Bikepacking for Beginners - Moosejaw

Bikepacking Starter Guide

If you love riding bikes and hate sleeping inside, bikepacking was made for you. Blow past all those slow, meandering hikers on your machine that is far superior to regular old human legs. Biking allows you to see more sights, feel more thrills and, if we're being honest, look way cooler. Whether you're in it for the adrenaline or just don't feel like walking, bikepacking is an awesome way to explore the outdoors.

What to Ride

The bike you choose to ride largely depends on what type of terrain you're gonna be on, your budget, and most importantly, your personal preference.

Rigid Bike: A rigid bike is generally less expensive and has no suspension, which means that there are less moving parts for you to worry about. Moving parts are breakable parts, and limiting them as much as you can gives you better odds of making an entire trip without needing repairs. Ideal for dirt roads or hard-packed trails, rigid bikes rail corners like no other and allow you to have more control while you do it.

Full-suspension: When riding rugged, technical trails, you're going to want a forgiving and comfortable ride. This is where the full-suspension bike comes in. Be it a rock, divot or stick that you thought was a snake, the suspension smooths things out and makes for a much less jolting ride. Some riders will say that a full suspension bike won't give you the same control or feel that a rigid bike would give you, but if the trail is rough enough, your body will thank you.

Hard-tail: A third option to consider is a hard-tail bike, which only has suspension in the front. This allows you to keep some of the control afforded by rigid bikes, especially on corners, while still enjoying the terrain-smoothing front suspension.

How to Plan

While planning your trip, you'll have to decide how long you want to be out there and what the logistics will be like. If this is your first trip, a shorter loop is easier to plan as you'll be finishing where you started (you know, 'cause it's a loop). Bikepacking a through trail gives you more options as far as connecting to other trails, but you'll need to get transported (or ride) back to the start and that will eat up more time. If you have a lot of time and are confident in your endurance training, just do whatever the hell you want. It'll probably be fine. If you have no time and no endurance, maybe just read a nice book.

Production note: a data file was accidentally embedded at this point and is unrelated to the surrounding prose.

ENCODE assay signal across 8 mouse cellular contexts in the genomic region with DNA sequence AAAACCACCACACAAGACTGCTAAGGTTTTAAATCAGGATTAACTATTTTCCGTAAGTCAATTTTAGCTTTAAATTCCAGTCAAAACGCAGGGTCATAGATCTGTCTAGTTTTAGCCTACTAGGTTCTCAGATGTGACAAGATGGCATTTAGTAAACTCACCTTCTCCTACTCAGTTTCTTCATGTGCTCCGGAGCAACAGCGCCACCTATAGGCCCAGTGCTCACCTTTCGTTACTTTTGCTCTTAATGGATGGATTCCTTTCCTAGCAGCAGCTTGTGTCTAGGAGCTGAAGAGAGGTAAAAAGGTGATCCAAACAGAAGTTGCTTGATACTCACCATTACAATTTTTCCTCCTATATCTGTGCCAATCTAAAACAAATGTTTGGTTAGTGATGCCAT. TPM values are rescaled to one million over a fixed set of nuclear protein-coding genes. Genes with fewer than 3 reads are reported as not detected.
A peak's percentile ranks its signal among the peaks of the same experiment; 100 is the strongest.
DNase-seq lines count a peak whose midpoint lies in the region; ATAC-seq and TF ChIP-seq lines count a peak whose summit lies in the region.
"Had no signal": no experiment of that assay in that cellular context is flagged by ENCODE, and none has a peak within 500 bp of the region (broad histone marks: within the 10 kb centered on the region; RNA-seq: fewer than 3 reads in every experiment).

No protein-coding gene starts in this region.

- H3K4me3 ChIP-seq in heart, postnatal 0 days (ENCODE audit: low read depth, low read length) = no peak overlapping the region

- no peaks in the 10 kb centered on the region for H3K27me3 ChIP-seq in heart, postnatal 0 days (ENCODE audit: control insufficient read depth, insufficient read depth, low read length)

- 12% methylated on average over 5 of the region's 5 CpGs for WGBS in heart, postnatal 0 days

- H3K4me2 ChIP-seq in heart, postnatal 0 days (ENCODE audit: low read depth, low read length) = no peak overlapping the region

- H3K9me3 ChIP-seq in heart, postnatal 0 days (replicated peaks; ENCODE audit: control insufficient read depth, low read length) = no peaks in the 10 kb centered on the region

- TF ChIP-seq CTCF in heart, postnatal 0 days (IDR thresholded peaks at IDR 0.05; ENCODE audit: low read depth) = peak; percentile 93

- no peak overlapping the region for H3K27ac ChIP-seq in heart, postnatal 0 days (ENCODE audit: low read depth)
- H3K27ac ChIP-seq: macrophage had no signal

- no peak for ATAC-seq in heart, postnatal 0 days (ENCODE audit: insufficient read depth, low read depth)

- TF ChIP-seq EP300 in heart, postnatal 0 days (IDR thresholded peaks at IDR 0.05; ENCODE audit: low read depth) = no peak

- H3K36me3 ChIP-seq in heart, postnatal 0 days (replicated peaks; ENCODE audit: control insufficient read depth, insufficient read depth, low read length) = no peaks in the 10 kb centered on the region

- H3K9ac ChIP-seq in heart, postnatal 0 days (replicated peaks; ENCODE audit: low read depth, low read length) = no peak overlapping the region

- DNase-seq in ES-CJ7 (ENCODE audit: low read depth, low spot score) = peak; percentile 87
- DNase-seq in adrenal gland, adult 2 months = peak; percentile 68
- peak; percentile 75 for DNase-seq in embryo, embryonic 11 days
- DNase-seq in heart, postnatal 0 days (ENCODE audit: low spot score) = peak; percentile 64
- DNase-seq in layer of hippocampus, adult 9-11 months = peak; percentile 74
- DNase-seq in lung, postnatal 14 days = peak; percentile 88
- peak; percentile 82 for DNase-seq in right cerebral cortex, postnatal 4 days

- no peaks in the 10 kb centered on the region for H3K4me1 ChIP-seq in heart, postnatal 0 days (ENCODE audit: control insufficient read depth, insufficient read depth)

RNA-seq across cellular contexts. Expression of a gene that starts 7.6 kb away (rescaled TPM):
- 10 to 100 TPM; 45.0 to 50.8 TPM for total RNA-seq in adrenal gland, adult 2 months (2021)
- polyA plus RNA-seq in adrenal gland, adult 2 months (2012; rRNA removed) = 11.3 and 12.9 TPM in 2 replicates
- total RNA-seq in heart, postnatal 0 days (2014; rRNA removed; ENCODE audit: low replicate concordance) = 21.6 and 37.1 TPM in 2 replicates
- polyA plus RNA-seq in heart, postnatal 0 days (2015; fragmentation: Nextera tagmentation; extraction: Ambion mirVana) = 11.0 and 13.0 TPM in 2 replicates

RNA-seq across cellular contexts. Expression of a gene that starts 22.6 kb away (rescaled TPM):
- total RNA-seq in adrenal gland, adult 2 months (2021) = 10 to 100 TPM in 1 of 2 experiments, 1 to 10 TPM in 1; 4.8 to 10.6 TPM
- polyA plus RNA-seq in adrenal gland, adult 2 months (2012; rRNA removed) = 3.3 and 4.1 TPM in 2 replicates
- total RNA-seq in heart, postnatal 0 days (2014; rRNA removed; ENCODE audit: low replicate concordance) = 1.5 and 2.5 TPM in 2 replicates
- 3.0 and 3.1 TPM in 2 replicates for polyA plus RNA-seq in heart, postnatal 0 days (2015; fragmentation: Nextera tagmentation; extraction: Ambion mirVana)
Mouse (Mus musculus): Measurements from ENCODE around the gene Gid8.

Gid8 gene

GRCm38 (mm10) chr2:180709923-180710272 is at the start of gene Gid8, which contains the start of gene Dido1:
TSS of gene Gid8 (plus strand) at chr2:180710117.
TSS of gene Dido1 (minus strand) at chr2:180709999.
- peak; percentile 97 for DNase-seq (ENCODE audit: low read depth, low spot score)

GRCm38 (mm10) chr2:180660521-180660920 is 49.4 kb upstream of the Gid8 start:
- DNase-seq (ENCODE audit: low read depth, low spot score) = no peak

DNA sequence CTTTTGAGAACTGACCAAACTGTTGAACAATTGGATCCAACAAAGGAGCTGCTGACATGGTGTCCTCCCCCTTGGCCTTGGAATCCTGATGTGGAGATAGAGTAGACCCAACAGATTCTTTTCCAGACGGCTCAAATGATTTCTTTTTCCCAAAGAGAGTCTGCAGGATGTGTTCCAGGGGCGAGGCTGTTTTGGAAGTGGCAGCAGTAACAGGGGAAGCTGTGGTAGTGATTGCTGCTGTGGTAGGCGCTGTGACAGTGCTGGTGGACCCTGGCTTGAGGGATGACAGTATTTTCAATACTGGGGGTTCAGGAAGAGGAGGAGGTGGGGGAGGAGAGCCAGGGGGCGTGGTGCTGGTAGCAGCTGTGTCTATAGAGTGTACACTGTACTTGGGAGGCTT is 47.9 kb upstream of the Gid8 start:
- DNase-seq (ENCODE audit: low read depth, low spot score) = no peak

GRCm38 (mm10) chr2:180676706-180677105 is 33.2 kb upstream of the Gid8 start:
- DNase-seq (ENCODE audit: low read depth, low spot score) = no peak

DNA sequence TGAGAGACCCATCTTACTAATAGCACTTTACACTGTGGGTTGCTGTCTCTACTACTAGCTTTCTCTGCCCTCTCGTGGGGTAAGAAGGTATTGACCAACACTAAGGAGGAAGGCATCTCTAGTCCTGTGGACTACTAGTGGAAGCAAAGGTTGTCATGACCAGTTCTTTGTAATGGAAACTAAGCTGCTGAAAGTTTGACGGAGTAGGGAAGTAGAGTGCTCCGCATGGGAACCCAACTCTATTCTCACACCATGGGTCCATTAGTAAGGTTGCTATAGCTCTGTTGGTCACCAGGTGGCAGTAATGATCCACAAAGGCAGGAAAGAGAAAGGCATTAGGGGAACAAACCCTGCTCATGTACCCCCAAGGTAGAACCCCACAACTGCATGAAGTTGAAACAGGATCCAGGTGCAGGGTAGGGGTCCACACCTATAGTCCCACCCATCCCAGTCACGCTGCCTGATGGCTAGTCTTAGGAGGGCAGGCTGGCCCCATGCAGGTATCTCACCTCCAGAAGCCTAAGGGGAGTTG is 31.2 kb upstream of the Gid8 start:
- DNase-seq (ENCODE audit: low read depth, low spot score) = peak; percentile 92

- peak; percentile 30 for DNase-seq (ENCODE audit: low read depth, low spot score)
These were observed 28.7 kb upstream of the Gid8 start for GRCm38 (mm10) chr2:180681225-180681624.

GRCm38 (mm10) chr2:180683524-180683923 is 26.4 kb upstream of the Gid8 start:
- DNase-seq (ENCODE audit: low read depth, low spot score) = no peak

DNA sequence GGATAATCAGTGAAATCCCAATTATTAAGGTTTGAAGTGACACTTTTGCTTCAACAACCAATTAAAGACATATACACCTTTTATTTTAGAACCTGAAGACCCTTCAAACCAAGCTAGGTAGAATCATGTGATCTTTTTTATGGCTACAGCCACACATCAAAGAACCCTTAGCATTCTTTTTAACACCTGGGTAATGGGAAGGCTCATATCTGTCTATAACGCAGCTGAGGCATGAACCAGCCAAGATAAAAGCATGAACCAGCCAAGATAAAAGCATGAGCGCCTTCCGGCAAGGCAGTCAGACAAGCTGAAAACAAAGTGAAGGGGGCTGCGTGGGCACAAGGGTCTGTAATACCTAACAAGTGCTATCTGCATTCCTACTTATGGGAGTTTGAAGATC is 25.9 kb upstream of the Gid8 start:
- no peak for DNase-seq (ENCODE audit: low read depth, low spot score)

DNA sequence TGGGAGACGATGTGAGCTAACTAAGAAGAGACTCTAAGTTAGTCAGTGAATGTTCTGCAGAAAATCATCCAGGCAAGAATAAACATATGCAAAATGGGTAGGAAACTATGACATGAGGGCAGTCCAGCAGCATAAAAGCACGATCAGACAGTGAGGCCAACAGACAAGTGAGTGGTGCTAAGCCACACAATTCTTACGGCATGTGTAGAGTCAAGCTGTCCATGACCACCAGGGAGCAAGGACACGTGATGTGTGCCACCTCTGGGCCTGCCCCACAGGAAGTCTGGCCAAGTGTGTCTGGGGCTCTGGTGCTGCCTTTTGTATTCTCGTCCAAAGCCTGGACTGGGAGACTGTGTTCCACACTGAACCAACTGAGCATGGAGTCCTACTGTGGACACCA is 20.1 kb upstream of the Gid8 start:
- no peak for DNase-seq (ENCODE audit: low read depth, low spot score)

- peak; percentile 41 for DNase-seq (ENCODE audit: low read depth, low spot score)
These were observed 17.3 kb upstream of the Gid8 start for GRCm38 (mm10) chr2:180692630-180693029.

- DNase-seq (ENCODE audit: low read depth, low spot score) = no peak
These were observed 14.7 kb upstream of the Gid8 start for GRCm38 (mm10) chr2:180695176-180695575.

Where to Go

Bikepacking can be done wherever you find long stretches of bikeable trail or road. Your best bet will be checking out State and National parks, as they typically have plenty of resources and info to help you set up the perfect trip. Another option is to check out some of the rails to trails programs across the country. A lot of these will connect to existing trail networks, and since they were initially made for trains, you're pretty much guaranteed an easy, steady ride. You can also find a ton of backcountry roads just begging to be bikepacked.

What to Wear

You need to protect your body from head to toe, so make sure that you're wearing the right things on the trails.

Helmet: A helmet should be the number one thing on your list. Specifically, look for a helmet in your size with MIPS technology (Multi-directional Impact Protection System), which is designed to reduce rotational forces put on the brain during an impact. Next, you'll want to make sure your helmet of choice has plenty of vents to keep you cool. Overheating saps your energy and can be dangerous if allowed to go on for too long.

Clothing: Since you'll be working and sweating for hours on end, you'll want something lightweight, breathable and quick-drying.
Base Layer: If it's really warm outside, feel free to skip a base layer altogether. But, if it's colder, Merino wool is always a great option. It's naturally antimicrobial, which will keep away smell. Depending on how sweaty you get, synthetic might be the better option as it's quicker drying than Merino wool.
Mid-layer: If there's any chance of cold weather, make sure to bring along a lightweight down jacket. You may not need it riding, but you'll be glad you have it once you get to camp.
Rainshell: A packable rain shell should be with you on every trip, even if you're going to the desert. Look for something breathable, preferably with pit zips so that you can dump excess heat quickly and easily.
Pants or Shorts: A good pair of durable shorts are the preferred option for most riders. Look for a pair with a built in chamois to help minimize friction and wick away moisture. Even though shorts are preferred, it's a good idea to bring along a pair of waterproof pants for when the weather inevitably turns ugly.

Footwear: Finding the perfect footwear for bikepacking can be tricky. You'll want moderate stiffness to make pedaling easier but you also need some flexibility for those times when you're forced to walk or carry your bike. Look towards breathable shoes with buckles, dials and Velcro over a lace closure system. These are easier to adjust and will make riding more comfortable.